I’m always sorry


Tonight, after listening to non-stop vocals all day — we’re talking 30 times a minute — I decided to never, ever I MEAN NEVER look up “tic cure” “tic video” “tic help” or “tourettes is driving me crazy” ever ever again.

Why? Because it’s been 8 years of this. Oh sure, I have moments where I am OK (when things are quiet) but then the tics rear their ugly heads and I’m back into despair again.

No more. Do I want them to subside? Yes. Of course. With every tic, twitch and shudder I’m remembering that on Tuesday I will be in a naturopath’s office — a place where we’ll hopefully get some answers to this insane spike in symptoms.

But as someone very wise told me over the phone just now, this is not my journey. It’s Stink’s. And really, if I’m going to be someone who has peace of mind and purpose, I simply have to let go of what i cannot control.

Seconds into this post, my son walked in, and this happened:

Stink: “Mom, do you know where the game Sorry is?”

Me: “It’s in the treasure chest.”

Stink: “Oh, well, will you play with me and Addie? (his friend) I know it’s late but, well, it will be really fun.”

Me: (on the inside): “No no no no no don’t make me sit there and listen to the machine gun firing of noises I can’t make stop and can’t ask you to make stop.” (on the outside) “I would like nothing more. Let’s do it.”

Stink: “Really?”

Me: “Of course! But one thing first.”

Him: (suspicious) “What?”

Me: “We need snacks. Delicious ones!”


And so we played Sorry. All five of us. Me, Stink, Addie, Brooklyn the Pip and the tics. And I’m not one bit sorry about it.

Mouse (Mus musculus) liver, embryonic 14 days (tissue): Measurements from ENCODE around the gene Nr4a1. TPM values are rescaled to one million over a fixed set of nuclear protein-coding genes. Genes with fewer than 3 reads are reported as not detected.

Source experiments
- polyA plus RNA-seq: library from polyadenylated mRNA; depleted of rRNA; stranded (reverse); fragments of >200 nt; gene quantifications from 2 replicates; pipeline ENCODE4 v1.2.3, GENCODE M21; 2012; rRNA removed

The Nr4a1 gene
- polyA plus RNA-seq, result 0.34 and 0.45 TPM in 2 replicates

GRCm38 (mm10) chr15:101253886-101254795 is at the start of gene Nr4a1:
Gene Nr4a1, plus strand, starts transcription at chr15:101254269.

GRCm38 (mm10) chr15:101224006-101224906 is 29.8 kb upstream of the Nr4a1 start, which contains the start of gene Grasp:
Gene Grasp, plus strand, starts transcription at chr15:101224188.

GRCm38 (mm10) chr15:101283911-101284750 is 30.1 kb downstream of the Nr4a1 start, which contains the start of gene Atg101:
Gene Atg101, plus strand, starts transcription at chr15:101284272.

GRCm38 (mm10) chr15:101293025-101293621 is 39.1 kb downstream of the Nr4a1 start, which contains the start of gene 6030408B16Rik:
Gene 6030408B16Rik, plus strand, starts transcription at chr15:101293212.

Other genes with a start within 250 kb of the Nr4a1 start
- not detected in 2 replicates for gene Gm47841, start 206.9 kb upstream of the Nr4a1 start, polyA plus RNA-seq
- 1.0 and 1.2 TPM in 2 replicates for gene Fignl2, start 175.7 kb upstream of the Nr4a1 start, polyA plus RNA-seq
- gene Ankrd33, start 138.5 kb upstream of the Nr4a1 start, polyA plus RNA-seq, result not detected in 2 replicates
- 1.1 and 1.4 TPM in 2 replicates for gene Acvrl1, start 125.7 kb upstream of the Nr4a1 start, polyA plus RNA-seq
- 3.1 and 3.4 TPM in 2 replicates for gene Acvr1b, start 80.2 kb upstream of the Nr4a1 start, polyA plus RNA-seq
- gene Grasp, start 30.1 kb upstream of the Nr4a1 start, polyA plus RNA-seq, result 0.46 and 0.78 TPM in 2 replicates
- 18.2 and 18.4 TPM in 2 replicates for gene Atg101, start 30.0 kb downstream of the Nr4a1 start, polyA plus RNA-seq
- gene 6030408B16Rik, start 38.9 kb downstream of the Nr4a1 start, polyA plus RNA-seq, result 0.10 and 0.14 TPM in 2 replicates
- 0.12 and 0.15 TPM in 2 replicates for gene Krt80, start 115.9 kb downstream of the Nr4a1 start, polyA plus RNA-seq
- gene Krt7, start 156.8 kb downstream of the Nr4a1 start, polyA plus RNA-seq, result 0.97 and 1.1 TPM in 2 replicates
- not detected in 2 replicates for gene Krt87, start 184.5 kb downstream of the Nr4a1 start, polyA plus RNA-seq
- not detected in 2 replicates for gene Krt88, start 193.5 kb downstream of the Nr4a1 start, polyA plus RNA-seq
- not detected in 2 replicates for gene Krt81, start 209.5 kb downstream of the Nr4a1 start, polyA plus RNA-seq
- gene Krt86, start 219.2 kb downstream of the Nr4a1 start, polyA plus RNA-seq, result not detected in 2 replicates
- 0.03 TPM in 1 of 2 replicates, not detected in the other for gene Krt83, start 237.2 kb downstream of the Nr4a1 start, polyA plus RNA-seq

Until Tuesday’s appointment with Dr. Carroll, I’m going to really try to stop my mad obsessing. Because seriously, there’s some pretty messed up crud in the world. I had better get a hold of a diagnosis I can’t control, because that skill set is going to come in handy if I’m going to have a big, hairy, juicy life.

I have a huge job interview on Monday. I can either say “no” out of fear. I can decide to give up the opportunity to stay home and watch my kid’s disorder progress with the tenacity of an OCD time bomb, ready to explode.

Or I can say “Yes” to life. To a change. To the hope that in letting go I’ll find peace.

With peace, I will have freedom.

And really, maybe that’s what I’m scared of most of all. Perhaps I’m terrified that in letting go of my fears of my kid’s syndrome I’ll have to really take a look at who I am, what my purpose is, and what I’m going to do about it.

For those on this journey with me, let’s pray for each other. Let’s pray that we don’t take crosses upon ourselves that are on ours to bear. In the end, as my friend reminded me this evening, our kids are not really ours. They are on a journey to fulfil their destiny and we are on ours.

I’m not sure about you, but as for me, I’m ready to say goodbye to co-dependence on an ever changing order.

Tics are up and and down. But my God is the same. And I’m pretty sure he has something glorious planned for me. I just need to say yes to my faith, not my fear.

I pray you all do the same. And if you’re not there (hey, some days I’m not) please leave a comment. Share with one another. Our burdens are so much lighter when we don’t face life alone. And here’s the real kicker: We can put our burdens down, whether or not we’ve “fixed” our kids.

Yes, we can. When we can find peace despite less than peaceful circumstances, we’ve found the cure. Maybe not the cure to T.S.. But the cure to fear.

And ladies, that’s good enough for me.

Until next time, May God grant you the serenity to accept the tics you cannot change, change the tics you can, and have the wisdom to know the difference.

One Comment

  1. God bless you and yours. It’s a tough road we and especially are kids are walking down. Keep the faith. – K

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